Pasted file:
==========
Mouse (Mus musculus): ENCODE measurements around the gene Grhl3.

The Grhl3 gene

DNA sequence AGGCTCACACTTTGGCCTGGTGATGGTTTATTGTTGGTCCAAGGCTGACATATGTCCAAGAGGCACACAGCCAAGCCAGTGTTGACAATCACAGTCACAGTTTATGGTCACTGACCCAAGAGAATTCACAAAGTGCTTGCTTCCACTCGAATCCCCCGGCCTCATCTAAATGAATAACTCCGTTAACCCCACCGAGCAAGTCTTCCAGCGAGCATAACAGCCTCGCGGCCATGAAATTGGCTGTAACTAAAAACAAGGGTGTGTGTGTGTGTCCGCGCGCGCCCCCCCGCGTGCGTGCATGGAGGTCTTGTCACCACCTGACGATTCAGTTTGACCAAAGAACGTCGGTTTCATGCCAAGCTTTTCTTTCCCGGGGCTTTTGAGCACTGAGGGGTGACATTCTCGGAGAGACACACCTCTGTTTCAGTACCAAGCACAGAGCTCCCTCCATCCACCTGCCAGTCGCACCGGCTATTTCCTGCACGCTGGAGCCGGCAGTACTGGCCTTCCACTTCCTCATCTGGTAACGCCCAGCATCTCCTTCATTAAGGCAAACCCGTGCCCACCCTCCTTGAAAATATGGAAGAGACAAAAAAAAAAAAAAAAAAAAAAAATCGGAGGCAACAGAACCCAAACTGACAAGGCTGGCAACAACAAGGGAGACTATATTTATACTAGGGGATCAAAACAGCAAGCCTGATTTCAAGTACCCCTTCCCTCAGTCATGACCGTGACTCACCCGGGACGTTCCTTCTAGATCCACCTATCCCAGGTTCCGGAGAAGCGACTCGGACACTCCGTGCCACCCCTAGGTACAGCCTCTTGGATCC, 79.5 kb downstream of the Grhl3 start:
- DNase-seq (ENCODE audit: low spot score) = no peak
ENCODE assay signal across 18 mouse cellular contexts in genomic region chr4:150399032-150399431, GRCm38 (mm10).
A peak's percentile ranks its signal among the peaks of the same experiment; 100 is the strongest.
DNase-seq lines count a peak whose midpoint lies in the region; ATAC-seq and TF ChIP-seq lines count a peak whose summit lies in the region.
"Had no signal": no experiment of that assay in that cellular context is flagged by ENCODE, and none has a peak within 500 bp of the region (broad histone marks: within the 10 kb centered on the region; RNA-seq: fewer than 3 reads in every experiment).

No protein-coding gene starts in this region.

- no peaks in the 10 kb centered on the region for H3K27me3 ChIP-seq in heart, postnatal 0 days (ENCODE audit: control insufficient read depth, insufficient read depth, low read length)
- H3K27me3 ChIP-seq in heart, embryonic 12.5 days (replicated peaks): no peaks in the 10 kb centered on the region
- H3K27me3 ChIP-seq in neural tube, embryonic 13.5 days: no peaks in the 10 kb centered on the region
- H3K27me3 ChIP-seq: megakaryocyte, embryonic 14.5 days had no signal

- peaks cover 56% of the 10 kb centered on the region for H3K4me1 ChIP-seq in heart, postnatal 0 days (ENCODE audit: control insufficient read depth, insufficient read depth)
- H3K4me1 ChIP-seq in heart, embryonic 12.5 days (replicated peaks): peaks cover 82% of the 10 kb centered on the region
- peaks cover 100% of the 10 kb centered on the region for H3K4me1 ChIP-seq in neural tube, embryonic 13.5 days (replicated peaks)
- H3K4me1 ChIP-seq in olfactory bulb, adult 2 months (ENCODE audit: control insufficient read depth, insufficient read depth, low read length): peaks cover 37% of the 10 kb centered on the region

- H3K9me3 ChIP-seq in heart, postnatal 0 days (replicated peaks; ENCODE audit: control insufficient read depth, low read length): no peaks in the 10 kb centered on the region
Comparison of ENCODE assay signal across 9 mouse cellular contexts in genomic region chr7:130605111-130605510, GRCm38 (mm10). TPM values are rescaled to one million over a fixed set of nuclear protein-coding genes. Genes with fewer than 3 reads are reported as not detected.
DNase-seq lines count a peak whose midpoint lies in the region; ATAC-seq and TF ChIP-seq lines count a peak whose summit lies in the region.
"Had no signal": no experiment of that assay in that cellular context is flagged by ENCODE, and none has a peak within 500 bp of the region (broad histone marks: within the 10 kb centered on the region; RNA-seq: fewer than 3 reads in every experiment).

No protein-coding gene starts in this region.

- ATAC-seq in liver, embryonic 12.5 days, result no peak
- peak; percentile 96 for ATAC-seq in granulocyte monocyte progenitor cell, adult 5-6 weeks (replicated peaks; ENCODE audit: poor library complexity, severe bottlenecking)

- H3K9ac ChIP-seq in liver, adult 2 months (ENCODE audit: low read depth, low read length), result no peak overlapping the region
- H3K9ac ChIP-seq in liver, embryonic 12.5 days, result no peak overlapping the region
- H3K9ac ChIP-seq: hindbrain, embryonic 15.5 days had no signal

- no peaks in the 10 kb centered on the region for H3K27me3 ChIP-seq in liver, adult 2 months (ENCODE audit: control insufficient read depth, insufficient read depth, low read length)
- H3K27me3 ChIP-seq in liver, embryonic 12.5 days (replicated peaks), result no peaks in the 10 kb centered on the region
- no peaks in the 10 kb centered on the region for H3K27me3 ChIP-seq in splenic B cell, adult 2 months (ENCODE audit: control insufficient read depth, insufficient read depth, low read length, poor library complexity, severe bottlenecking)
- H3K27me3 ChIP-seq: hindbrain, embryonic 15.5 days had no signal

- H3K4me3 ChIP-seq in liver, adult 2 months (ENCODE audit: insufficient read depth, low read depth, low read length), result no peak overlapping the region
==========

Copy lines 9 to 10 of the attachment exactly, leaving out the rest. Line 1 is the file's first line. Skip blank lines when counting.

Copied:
No protein-coding gene starts in this region.

- no peaks in the 10 kb centered on the region for H3K27me3 ChIP-seq in heart, postnatal 0 days (ENCODE audit: control insufficient read depth, insufficient read depth, low read length)